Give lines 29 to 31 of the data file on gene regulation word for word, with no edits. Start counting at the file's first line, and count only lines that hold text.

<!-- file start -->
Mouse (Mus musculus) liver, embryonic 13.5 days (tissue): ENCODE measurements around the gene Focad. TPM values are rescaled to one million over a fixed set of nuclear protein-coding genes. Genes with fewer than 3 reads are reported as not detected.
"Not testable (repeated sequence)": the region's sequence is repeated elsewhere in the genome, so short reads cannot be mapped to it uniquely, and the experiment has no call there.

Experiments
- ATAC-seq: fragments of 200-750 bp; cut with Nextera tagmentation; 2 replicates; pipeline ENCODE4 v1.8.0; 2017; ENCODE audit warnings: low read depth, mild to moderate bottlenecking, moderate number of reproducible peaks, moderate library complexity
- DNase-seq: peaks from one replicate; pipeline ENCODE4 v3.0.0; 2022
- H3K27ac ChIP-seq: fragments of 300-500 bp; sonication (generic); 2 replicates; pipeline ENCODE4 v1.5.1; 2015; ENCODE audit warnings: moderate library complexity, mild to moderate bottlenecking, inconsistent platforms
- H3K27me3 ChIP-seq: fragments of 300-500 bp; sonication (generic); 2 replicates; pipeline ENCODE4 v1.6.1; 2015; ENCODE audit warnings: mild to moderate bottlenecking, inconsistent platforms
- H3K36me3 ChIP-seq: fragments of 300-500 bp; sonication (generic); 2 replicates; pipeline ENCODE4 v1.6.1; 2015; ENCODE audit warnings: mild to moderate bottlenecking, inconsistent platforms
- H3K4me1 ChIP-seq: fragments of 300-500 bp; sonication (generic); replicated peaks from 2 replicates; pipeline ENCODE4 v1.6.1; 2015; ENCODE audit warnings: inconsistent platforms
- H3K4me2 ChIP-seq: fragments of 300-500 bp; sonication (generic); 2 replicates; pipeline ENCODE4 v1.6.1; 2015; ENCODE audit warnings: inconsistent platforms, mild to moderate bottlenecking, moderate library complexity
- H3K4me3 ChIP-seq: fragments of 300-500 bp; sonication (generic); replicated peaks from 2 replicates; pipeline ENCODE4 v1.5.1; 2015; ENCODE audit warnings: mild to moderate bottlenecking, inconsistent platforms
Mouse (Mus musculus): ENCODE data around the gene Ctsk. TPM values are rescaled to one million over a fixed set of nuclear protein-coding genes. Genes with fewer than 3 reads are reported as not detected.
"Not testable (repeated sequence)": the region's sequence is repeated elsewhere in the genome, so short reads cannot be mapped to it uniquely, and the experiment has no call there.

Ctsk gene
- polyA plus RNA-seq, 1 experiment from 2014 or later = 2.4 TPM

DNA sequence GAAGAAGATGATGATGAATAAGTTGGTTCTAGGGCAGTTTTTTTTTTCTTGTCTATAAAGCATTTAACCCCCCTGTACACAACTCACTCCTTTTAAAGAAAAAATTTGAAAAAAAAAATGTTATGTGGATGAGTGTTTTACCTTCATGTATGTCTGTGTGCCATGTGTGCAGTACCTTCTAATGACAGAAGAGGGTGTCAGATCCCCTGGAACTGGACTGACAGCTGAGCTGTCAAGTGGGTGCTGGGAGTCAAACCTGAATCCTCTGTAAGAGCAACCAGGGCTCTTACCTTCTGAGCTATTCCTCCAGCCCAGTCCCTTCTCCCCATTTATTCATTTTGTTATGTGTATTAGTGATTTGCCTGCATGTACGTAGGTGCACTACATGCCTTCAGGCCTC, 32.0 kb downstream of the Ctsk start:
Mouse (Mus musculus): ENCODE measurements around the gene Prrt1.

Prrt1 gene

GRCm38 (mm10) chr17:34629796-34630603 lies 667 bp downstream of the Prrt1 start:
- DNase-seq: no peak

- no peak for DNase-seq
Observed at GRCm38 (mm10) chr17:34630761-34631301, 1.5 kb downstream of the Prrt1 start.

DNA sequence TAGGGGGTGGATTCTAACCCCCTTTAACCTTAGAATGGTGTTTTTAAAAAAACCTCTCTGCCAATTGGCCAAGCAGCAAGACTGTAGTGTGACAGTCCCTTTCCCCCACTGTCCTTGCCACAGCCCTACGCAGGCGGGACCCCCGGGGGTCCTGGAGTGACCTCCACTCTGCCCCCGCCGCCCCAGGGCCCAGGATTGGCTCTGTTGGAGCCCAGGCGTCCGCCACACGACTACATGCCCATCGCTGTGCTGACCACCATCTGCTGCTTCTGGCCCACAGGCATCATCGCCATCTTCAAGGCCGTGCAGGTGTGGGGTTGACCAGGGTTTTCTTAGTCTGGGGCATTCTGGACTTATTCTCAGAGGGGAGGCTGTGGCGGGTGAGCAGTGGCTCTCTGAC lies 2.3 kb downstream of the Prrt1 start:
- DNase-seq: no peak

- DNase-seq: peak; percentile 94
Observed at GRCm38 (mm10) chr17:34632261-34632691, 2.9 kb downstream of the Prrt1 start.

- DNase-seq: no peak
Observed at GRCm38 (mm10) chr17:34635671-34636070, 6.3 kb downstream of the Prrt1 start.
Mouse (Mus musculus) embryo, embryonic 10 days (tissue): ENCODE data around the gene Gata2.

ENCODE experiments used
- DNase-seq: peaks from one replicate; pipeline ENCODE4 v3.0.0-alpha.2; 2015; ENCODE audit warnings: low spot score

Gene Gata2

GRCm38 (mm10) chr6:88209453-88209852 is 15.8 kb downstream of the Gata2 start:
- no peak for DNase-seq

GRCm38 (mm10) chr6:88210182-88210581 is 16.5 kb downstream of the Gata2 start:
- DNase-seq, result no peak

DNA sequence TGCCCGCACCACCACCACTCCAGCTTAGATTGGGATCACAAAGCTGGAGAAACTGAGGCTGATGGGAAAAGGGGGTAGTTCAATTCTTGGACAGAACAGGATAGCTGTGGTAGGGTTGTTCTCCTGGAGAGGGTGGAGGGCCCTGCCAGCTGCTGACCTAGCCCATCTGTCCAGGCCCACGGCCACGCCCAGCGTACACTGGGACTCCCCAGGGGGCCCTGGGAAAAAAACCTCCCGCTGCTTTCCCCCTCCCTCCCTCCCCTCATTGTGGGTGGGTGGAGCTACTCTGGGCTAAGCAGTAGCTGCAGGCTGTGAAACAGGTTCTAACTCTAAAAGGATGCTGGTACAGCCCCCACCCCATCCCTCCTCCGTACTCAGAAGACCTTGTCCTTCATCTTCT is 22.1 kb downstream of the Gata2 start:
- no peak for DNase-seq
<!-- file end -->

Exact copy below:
Mouse (Mus musculus) embryo, embryonic 10 days (tissue): ENCODE data around the gene Gata2.

ENCODE experiments used
- DNase-seq: peaks from one replicate; pipeline ENCODE4 v3.0.0-alpha.2; 2015; ENCODE audit warnings: low spot score